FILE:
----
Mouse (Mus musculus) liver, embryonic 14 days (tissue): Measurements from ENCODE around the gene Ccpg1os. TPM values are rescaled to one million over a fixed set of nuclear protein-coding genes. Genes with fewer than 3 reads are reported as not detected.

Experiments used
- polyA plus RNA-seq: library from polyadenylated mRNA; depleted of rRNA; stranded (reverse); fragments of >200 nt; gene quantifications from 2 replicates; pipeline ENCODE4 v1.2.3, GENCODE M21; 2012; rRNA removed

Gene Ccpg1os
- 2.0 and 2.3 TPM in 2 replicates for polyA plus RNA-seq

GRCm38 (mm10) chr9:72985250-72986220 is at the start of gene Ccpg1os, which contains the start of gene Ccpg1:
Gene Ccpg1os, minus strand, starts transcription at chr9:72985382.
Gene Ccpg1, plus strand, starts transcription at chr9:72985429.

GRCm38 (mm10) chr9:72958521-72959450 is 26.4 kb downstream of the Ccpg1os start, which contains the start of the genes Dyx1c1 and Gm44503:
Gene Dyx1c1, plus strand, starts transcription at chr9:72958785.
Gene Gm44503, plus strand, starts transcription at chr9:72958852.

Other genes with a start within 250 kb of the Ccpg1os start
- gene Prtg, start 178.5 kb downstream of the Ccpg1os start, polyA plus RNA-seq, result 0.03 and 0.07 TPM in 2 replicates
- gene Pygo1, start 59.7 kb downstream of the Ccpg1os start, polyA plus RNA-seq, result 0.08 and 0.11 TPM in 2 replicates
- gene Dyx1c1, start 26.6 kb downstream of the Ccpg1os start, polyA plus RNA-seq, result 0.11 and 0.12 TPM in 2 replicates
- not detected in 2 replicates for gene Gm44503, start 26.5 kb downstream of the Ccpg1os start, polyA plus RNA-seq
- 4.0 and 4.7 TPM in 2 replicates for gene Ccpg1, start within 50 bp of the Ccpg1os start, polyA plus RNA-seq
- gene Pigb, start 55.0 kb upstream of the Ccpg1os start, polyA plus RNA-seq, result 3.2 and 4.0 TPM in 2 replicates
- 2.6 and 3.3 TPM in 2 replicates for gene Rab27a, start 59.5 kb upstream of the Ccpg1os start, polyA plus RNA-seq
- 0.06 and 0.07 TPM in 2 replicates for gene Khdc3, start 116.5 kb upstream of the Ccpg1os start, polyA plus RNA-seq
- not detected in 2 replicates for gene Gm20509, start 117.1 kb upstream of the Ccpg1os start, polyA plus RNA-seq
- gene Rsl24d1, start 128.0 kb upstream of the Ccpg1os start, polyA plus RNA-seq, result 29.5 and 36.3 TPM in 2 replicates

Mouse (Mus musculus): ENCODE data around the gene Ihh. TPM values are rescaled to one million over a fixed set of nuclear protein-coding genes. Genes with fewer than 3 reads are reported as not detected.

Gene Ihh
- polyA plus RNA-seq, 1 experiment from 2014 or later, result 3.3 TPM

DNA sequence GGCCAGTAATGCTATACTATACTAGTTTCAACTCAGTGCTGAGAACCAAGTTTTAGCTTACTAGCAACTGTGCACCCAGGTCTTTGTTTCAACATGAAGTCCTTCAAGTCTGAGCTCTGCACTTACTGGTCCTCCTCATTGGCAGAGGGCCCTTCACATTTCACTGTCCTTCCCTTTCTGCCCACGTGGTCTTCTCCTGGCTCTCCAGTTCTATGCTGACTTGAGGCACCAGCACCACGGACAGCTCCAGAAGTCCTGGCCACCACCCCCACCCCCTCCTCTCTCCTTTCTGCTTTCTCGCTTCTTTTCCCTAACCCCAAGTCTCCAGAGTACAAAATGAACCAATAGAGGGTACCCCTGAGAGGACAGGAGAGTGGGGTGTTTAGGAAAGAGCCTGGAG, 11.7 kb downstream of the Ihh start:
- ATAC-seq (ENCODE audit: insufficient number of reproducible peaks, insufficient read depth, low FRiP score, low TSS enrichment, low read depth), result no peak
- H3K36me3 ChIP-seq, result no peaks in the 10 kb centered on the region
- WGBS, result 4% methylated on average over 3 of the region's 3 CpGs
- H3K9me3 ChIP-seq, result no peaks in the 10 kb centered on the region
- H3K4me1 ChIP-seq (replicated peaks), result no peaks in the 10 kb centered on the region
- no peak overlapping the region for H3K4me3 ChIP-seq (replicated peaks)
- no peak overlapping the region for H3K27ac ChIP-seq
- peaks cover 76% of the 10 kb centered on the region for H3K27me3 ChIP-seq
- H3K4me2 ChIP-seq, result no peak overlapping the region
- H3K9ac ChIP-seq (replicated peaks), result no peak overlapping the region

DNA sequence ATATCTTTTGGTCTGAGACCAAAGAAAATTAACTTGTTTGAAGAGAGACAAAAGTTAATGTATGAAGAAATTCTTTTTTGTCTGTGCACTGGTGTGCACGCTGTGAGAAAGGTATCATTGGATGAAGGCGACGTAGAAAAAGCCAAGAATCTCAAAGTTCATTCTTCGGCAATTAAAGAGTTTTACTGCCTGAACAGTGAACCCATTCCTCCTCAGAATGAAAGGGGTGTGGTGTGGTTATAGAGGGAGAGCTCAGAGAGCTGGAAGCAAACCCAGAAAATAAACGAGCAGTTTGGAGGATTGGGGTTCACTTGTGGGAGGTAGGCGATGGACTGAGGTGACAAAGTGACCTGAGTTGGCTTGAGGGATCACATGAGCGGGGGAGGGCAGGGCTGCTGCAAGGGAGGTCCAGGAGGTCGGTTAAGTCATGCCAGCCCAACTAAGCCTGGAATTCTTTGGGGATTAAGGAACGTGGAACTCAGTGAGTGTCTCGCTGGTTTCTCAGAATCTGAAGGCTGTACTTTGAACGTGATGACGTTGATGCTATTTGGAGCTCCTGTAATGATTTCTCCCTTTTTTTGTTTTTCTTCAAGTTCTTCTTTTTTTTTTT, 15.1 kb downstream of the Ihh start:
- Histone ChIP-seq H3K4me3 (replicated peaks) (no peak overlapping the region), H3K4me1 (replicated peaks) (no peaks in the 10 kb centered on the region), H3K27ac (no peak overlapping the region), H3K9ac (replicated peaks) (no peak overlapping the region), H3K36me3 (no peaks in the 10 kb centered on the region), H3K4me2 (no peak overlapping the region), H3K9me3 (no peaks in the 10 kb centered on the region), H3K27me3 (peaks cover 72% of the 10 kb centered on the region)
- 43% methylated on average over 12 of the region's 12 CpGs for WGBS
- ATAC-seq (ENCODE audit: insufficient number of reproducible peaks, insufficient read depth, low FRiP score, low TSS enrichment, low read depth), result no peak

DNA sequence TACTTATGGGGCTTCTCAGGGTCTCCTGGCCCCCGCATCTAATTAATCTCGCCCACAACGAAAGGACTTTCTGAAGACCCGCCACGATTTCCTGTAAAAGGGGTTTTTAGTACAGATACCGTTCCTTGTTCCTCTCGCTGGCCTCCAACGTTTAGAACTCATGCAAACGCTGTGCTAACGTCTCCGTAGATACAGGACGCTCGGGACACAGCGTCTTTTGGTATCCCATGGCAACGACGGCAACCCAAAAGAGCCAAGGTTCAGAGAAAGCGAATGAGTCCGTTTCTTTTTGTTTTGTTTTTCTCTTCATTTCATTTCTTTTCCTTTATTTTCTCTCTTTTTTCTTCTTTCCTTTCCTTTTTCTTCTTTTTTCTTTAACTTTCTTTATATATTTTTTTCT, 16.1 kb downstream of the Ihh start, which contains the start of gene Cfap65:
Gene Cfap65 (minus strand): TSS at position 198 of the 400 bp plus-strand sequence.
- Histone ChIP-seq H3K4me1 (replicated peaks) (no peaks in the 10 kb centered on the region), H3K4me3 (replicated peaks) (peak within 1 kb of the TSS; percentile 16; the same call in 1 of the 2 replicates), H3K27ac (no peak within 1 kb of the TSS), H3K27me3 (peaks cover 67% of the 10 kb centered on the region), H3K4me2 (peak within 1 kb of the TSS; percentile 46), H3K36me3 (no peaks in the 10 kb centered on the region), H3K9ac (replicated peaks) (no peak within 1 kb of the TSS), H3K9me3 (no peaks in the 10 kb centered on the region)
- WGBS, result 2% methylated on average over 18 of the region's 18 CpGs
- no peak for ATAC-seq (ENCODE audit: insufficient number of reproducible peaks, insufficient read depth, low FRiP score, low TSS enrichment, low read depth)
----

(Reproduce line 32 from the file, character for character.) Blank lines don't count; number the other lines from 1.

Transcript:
- no peak overlapping the region for H3K4me3 ChIP-seq (replicated peaks)